The massive and systematic theft, bolstered by deep-rooted official corruption in the West African producer, is fueling growing instability as the country grapples with a savage insurgency by Islamist militants.
But all the signs point to high-level official involvement in the plundering of Nigeria's energy riches.
The report by London's Royal Institute of International Affairs, a think-tank widely known as Chatham House, its headquarters, is the first independent, in-depth investigation to examine the complex and murky trade in stolen Nigerian oil and its international dimensions.
"Nigerian crude oil is being stolen on an industrial scale," it observed. "Proceeds are laundered through world financial centers and used to buy assets in and outside Nigeria."
The report identified the United States, Britain, Dubai, Indonesia, India, Singapore and Switzerland as the most likely culprits for the money laundering.
The United States, Brazil, China, Thailand, Indonesia and the Balkans were listed as probable destinations for the stolen oil smuggled out of Nigeria aboard tankers and barges, often under cover of darkness to larger vessels waiting offshore in the Gulf of Guinea on Africa's Atlantic coast.
The report stressed foreign governments are making little effort to crack down on the massive theft of Nigerian oil, its economic mainstay.
"Oil theft is a species of organized crime that is almost totally off the international community's radar," it noted.
"Nigeria is the main West African hub for other types of organized crime ... notably piracy, drug and arms trafficking. The networks involved sometimes overlap with oil theft."
The proceeds from the oil thefts often find their way back into Nigeria's murky political system, where there are invariably links between politicians and criminal groups.
This is particularly true at election time and right now Nigeria's headed toward a bitter presidential poll in 2015 with the incumbent, Goodluck Jonathan, running for re-election.
Jonathan is from the overwhelmingly Christian Niger Delta in the south, Nigeria's main oil zone and the epicenter of the oil theft operations.
His main rivals are from the Muslim-dominated north, where Islamist militants belonging to a group called Boko Haram, which means "Western education is forbidden," is waging an increasingly ferocious insurgency in which thousands of people have bee killed. North and south are bitter political rivals.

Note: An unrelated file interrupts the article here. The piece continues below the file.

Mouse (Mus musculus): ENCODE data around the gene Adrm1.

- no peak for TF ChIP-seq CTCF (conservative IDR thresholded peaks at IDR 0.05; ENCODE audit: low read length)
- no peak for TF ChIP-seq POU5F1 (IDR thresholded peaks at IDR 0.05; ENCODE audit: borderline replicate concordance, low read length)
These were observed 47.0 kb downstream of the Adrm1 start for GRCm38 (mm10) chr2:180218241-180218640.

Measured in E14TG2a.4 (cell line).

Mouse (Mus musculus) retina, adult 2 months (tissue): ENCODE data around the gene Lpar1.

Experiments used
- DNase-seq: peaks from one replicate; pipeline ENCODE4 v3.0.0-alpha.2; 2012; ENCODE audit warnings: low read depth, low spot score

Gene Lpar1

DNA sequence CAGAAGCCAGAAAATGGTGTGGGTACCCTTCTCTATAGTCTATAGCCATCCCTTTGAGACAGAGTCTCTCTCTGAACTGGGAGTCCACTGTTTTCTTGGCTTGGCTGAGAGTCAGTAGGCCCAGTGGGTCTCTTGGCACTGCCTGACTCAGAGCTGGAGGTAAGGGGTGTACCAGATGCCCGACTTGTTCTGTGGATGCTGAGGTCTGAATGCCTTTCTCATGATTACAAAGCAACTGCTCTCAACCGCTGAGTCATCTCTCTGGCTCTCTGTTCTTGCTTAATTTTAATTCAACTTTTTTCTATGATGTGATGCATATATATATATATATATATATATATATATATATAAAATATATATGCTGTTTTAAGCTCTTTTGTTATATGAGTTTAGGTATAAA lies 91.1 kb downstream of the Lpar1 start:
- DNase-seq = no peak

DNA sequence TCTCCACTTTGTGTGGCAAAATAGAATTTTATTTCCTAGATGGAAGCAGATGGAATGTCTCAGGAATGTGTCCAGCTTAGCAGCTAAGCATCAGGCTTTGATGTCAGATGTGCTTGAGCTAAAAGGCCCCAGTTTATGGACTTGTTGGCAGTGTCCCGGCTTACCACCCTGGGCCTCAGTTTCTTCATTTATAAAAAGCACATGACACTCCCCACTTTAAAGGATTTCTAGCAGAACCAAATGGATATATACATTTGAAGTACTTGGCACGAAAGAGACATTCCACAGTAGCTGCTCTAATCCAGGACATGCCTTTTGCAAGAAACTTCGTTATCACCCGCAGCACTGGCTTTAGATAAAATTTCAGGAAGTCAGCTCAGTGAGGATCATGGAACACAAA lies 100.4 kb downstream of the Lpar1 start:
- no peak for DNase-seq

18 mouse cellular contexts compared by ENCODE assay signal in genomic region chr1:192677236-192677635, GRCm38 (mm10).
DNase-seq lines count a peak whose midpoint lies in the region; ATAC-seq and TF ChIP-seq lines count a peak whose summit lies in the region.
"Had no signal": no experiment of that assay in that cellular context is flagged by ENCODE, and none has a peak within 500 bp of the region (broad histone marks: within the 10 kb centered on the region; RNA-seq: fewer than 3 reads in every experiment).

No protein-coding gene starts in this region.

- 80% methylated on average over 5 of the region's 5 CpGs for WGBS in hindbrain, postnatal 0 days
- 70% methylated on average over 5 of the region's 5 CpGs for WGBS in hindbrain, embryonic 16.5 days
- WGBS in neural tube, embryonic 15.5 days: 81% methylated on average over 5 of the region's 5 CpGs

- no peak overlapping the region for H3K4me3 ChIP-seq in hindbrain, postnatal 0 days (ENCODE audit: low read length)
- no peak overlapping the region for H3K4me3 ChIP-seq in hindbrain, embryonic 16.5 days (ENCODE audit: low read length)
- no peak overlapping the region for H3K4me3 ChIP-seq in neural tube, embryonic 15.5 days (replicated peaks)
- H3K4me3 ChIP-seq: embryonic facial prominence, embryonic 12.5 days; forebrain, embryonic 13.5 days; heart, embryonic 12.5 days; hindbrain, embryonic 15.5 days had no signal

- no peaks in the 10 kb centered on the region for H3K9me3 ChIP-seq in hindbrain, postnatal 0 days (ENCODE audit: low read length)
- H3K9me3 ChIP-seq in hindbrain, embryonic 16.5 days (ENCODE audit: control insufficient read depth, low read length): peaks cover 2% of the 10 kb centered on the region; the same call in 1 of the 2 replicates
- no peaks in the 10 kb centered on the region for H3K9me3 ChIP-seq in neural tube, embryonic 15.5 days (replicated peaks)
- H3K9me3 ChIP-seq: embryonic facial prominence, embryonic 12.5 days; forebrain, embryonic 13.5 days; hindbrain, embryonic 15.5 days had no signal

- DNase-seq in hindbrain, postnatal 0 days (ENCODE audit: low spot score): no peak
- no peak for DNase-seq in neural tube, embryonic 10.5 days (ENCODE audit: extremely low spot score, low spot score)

Not all the stealing takes place in the oilfields where gangs siphon off oil from pipelines or storage facilities.
Much of it takes place higher up the ladder. Anti-corruption official Nuhu Ribadu noted recently tens of billions of dollars have been filleted from a federal oil revenue account.
Convictions for corruption against senior officials in Nigeria are extremely rare, so deeply is graft part of the political culture.
In 2007, Diepreye Alamieyeseigha, former governor of Bayelsa state in the heart of the oil-rich delta, was sentenced to two years in prison for embezzling $55 million in oil-fed public funds. The next day he walked.
Ten months later, his political rehabilitation was complete and he was back in the bosom of the ruling People's Democratic Party, campaigning in Bayelsa alongside Jonathan, then vice president.
Finally, in March, Nigeria's Council of state, including retired chief justices, pardoned the former governor, apparently at the behest of Jonathan's government.
On Thursday, Southwark Crown Court in London heard testimony that James Ibori, a former governor of the south's oil-rich Delta State, offered a $15 million cash bribe to the head of Nigeria's anti-corruption agency in April 2007 using a bag so full of banknotes two men were needed to carry it.
Ibori's currently serving a 13-year sentence in Britain after he pleaded guilty in 2012 to fraud and money-laundering involving around $80.5 million. The Financial Times reports the actual sum could run as high as $321.8 million.
The Chatham House report observed despite the arrest of dozens of Nigerian oil thieves recently, there have been no high-level convictions.
"Lines between legal and illegal supplies of Nigerian oil can be blurry," it said. "The government's system for selling its own oil attracts many shadowy middlemen, creating a confusing, high-risk marketplace."
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